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Is it “nifty” after 50?
Is there sex after 60?
Is there success after 70?
Relevant to these questions is how much the coronaviris has affected your life–surely a stressor and disrupter for everyone (and particularly dangerous for us seniors.)
2020 wasn’t very pleasant overall for me, either.  About the time covid-19 hit I was diagnosed with bladder cancer (for complete story, go to PBS’s  Trip reservations to all but family destinations were cancelled.  Our b&b in California was shuttered (but we were ready for a break, anyway).
As 2021 dawns, there are vaccines available now to protect us from this viral scourge–as long as a large percentage of the population is willing to take them.  The economy is likely to revive considerably–if so.  
It has been a bad dream that maybe we will start to wake up from fairly soon.
No one should stop living at any age.  I’d been healthy all my life before the cancer–whose cause is rather inexplicable in my case.  (I never had any bad health habits).  Today, after chemo treatments, I am in remission and feeling fine–even playing a mean game of tennis (doubles).  My wife and I also walk and ride bicycles in the warm California sun.
Yet I know that my expected lifespan is likely only 10-15 years–unless I am exceedingly lucky.  And I could die suddenly from a heart attack or stroke–something out of the blue but not unusual if you are elderly.
Should I live in fear? Should anyone?  I think/hope now.
I have a wonderful marriage to a woman I’ve been with nearly 25 years.  She herself, at 70, has outlived her parents, brother and a former husband.  We have four great children and 12 grandchildren.  We have much to live for.
We started our now shuttered b&b 15 years ago and were profiled last year in an article in the Wall Street Journal on “retirees who go into business.”  Funny how if you’re older there is the assumption that you are not pursuing financial activities…We have also traveled some, to Europe, Canada and two states where the kids are.
If as a senior you are on a somewhat limited income I want to suggest something that has worked for us (besides going into business).  Banks are paying a laughable amount of interest today–if any at all.  Federal notes of deposit are under 1%.  If you are sitting on cash, it is losing value to inflation.  I inherited some stocks from my dad who used to arduously track the companies’ progress (values) by hand on graph paper.  It is so much easier to “play” the stock the market today what with online sources of info ( is very helpful).  If you know something about an industry from your working years you have an advantage, also.  In general you can only lose money in a recession but if you have investments in strong, reputable, growing companies you might not lose even then–long term.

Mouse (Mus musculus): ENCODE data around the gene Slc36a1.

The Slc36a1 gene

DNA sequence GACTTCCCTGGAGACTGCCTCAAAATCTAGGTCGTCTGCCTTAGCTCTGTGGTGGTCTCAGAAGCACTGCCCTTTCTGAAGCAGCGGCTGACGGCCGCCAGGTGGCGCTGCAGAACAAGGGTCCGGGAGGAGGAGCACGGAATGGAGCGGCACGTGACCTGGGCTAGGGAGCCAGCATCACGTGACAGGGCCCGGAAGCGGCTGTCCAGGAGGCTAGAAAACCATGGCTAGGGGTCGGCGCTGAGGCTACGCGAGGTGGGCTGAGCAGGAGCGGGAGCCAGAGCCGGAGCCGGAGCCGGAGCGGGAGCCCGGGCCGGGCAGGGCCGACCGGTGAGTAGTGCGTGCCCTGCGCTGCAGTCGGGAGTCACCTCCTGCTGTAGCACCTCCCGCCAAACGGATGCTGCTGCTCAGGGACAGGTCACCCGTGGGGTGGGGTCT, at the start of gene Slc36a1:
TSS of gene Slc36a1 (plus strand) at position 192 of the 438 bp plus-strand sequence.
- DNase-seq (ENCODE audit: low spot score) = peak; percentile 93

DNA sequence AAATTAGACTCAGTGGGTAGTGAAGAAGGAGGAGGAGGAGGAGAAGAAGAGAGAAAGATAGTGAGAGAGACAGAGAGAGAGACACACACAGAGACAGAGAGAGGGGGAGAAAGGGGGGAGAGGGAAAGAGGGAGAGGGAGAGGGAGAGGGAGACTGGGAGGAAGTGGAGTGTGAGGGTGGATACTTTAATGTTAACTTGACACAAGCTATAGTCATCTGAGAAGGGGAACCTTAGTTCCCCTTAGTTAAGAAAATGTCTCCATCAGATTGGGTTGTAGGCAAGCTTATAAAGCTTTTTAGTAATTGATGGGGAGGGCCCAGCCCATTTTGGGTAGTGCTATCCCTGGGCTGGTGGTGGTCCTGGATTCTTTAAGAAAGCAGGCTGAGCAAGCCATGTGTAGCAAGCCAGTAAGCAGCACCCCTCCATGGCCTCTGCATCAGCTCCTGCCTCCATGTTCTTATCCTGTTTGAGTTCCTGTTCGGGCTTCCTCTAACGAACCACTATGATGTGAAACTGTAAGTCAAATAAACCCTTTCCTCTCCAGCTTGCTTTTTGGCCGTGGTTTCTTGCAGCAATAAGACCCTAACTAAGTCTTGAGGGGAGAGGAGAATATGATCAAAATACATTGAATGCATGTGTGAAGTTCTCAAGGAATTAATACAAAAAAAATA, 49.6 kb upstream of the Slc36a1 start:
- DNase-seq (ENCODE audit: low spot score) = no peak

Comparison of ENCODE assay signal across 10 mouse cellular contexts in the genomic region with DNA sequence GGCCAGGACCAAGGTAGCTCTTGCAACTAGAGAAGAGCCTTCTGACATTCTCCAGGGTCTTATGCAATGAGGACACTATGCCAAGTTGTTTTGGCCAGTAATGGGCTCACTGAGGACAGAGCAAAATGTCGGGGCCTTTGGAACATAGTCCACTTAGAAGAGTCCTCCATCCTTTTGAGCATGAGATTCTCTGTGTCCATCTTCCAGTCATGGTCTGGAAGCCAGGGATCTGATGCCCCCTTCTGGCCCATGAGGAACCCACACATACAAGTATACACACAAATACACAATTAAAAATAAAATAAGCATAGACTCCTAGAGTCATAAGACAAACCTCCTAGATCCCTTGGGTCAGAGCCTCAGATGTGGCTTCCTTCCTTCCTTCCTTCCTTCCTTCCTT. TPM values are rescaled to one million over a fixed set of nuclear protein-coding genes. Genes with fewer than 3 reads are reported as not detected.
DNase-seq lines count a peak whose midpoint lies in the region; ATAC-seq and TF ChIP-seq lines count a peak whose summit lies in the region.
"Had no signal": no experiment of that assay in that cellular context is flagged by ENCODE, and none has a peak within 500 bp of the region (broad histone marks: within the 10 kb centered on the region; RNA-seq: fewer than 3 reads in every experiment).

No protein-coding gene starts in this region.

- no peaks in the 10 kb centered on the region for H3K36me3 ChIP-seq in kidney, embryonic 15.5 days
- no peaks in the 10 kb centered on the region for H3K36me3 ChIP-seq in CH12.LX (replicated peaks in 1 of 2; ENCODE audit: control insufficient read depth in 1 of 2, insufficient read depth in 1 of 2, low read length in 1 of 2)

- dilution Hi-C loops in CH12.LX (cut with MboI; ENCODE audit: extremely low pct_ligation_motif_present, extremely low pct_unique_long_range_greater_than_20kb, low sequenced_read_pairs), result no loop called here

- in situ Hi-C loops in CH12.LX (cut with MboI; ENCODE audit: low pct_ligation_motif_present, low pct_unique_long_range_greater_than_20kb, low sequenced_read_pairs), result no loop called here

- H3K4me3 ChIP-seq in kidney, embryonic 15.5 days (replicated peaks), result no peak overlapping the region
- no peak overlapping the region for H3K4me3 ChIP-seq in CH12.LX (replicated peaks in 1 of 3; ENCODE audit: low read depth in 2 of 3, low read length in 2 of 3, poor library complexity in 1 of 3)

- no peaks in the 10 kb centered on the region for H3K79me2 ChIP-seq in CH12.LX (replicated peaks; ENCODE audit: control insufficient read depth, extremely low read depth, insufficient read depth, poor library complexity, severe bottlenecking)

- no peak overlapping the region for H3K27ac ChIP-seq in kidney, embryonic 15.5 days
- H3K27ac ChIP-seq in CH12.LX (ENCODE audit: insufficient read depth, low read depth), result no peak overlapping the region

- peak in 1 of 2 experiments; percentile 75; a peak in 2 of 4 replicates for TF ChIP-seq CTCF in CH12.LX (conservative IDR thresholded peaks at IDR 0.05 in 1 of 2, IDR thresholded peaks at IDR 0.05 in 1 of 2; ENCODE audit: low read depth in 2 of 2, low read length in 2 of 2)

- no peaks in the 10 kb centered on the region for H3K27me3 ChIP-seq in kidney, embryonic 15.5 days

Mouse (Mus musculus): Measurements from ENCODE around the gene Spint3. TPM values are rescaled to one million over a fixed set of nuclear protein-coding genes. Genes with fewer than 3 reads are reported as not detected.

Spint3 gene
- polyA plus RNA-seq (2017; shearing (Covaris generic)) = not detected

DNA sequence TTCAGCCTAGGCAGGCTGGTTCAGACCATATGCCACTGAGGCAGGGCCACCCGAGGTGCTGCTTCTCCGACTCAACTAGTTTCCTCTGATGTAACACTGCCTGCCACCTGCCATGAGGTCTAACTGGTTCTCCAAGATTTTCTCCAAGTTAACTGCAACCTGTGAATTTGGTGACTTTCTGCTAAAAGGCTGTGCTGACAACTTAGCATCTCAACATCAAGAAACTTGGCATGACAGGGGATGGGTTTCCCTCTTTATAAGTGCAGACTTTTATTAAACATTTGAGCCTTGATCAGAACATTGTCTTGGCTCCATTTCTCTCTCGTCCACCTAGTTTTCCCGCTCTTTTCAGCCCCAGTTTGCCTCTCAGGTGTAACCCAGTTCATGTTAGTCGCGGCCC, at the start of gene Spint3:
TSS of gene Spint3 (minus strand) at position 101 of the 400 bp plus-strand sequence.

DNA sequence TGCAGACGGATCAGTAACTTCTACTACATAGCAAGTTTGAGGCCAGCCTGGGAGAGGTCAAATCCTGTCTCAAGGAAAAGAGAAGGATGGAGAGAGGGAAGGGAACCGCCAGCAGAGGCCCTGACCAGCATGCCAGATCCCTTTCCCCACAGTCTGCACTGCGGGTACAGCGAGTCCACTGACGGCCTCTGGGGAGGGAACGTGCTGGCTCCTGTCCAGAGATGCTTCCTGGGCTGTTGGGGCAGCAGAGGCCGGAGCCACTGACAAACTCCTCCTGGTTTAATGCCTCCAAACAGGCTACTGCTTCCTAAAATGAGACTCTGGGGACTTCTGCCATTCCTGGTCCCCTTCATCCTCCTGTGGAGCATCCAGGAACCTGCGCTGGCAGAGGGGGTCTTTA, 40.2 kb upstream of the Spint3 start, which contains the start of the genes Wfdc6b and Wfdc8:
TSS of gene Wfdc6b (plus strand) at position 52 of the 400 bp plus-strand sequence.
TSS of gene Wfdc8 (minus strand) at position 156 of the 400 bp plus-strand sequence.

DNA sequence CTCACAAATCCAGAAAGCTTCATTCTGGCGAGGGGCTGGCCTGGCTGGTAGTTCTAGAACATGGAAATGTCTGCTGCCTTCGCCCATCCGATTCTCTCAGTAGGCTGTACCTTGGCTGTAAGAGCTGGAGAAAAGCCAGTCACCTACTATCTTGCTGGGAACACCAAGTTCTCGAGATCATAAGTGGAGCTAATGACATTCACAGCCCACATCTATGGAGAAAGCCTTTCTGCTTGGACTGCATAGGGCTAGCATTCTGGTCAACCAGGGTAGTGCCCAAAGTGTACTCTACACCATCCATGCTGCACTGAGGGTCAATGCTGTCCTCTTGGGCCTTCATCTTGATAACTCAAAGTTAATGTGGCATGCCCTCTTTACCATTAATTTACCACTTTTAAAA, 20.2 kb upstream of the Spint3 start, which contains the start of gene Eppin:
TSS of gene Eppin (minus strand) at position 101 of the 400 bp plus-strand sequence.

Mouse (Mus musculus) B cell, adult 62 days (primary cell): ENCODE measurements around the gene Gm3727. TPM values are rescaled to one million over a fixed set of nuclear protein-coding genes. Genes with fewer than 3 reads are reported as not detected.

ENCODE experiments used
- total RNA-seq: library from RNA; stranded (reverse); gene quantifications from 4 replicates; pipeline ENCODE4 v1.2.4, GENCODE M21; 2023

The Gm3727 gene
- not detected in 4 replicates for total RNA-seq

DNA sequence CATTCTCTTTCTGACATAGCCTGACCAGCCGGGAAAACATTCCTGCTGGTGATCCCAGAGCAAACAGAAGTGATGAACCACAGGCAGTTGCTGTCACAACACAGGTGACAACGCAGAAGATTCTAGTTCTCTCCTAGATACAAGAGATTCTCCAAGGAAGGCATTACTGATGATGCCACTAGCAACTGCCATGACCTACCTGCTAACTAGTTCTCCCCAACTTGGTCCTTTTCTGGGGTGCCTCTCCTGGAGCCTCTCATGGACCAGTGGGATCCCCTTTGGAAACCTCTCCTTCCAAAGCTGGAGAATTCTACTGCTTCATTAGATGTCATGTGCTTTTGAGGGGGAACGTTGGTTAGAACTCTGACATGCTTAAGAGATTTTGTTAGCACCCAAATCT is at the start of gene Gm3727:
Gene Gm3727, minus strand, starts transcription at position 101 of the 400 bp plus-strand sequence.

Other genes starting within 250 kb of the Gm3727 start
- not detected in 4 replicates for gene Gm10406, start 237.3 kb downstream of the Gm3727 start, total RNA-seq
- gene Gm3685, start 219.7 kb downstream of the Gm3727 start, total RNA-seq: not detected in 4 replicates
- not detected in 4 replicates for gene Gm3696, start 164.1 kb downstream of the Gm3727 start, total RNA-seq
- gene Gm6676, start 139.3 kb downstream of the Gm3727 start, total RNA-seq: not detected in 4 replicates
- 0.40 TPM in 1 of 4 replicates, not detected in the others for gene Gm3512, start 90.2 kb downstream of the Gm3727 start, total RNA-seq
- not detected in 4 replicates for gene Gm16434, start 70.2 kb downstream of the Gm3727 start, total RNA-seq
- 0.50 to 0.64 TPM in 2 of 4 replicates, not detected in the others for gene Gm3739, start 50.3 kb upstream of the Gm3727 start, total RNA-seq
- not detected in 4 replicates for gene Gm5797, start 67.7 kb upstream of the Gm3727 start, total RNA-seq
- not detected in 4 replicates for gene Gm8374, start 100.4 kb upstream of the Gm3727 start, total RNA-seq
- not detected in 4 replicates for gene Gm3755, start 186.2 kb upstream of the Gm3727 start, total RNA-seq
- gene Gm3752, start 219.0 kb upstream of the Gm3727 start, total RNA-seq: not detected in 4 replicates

I’ve invested in some companies I didn’t know much about but I knew they were on the leading edge of technological change.  I bought them when they were well under $100 a share, which is a conservative bet.  You don’t even have to pay a broker these days for trades online.  I’ve hit it big on several stocks, whose gains well outdistance the ones with losses.  My dad would be proud even though I don’t follow his methodologies exactly. 
So back to the three questions at the beginning of this article.  To the first two, they are YES.  As far as No. 3 is concerned, that’s too personal for a detailed answer. 
But it’s YES.
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William Seavey
He is a veritable Renaissance Man (for a modern age!) He’s an author of nearly a dozen books, including Crisis Investing and Entrepreneuring and Moving to Small Town America). He and his wife have been interviewed by AARP THREE times. His contributions have appeared in the New York Times,, Barrons, Reader’s Digest, The Street, Active Over 50, U.S. News, the Wall Street Journal and elsewhere. He spent five years as a professional resume’ writer and started a national association. He ran the Greener Pastures Institute 15 years and helped thousands relocate to their “Shangri-la.” Locally he’s taught at the Osher Lifelong Learning Institute through Cal Poly and presented to Rotary and HopeDance audiences. He built a house in a Baja California resort for $25,000 ($700 annual dues/taxes)! He appeared on the front page of the SLO Tribune with his rainwater saving strategies to encourage conservation. He was a founding board member of Hopes Village, which locally is trying to help the homeless with affordable "tiny" homes. He co-runs a bed and breakfast inn and airbnb in Cambria, and has for the last 12 years. He’s also worked in the health field (HMO/student clinic) and received a certificate in Primary Prevention healthcare. He even attended the famous Woodstock Music Festival.